Choosing the right kind of carbohydrates is important. Too many people rely on the simple carbs found in sweets and processed foods. Instead, you should focus on eating the complex carbs found in whole grains, fruits, vegetables, and beans. Whole grains have more staying power than refined grains because you digest them more slowly. They can help you feel full for longer and fuel your body throughout the day. They can also help stabilize your blood sugar levels. Finally, these quality grains have the vitamins and minerals you need to keep your body running at its best.
Protein is needed to help keep your body growing, maintained, and repaired. According to Reports red blood cells die after about 120 days. Protein is also essential for building and repairing muscles, helping you enjoy the benefits of your workout. It can be a source of energy when carbohydrates are in short supply, but it’s not a major source of fuel during exercise you’re well-fed.
Fruits and vegetables are rich sources of natural fiber, vitamins, minerals, and other compounds that your body needs to function properly. They’re also low in calories and fat.
Aim to fill half your plate with fruits and veggies at every meal. Try to “eat the rainbow” by choosing fruits and veggies of different colors. This will help you enjoy the full range of vitamins, minerals, and antioxidants that the produce aisle has to offer. Every time you go to the grocery store, considering choosing a new fruit or vegetable to try. For snacks, keep dried fruits in your workout bag and raw veggies in the fridge.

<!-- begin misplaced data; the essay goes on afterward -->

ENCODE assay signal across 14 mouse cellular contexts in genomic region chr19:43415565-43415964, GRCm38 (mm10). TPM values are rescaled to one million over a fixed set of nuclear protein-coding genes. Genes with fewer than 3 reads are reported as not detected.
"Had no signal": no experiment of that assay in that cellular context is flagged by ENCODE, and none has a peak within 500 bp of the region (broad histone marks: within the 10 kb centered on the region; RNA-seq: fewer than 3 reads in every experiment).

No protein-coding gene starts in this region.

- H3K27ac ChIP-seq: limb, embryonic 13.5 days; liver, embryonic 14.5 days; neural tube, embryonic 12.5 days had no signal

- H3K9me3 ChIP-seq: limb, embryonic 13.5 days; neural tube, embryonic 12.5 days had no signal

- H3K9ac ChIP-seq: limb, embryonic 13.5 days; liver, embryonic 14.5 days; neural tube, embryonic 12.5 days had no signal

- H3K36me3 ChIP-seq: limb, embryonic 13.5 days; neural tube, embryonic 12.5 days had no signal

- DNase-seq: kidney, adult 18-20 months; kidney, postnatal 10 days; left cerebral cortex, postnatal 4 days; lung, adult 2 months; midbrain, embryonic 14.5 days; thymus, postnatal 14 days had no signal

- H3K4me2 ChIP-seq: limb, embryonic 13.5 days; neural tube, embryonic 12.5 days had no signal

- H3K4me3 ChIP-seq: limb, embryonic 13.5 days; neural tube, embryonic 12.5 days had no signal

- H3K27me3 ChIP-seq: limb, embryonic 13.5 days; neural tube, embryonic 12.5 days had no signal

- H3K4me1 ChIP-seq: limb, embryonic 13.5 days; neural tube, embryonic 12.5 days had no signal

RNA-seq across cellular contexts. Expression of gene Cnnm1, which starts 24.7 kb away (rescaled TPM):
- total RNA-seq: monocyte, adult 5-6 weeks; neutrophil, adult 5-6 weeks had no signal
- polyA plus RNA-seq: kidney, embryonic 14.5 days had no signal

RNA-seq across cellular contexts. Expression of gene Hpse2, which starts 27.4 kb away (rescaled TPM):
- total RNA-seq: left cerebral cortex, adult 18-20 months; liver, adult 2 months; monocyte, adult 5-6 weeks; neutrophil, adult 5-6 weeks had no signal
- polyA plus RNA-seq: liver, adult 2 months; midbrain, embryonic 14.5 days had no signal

Unsaturated fats may help reduce inflammation, and they help provide calories. While fat is a primary fuel for aerobic exercise, we have plenty stored in the body to fuel even the longest workouts. However, getting healthy unsaturated fats helps to provide essential fatty acids and calories to keep you moving. Healthy options include:
When it comes to fueling up before or after a workout, it’s important to achieve the right balance of carbs and protein. Pre-workout snacks that combine carbohydrates with protein can make you feel more energized than junk foods made from simple sugars and lots of fat.
Consider stocking your workout bag and refrigerator with some of these simple snacks: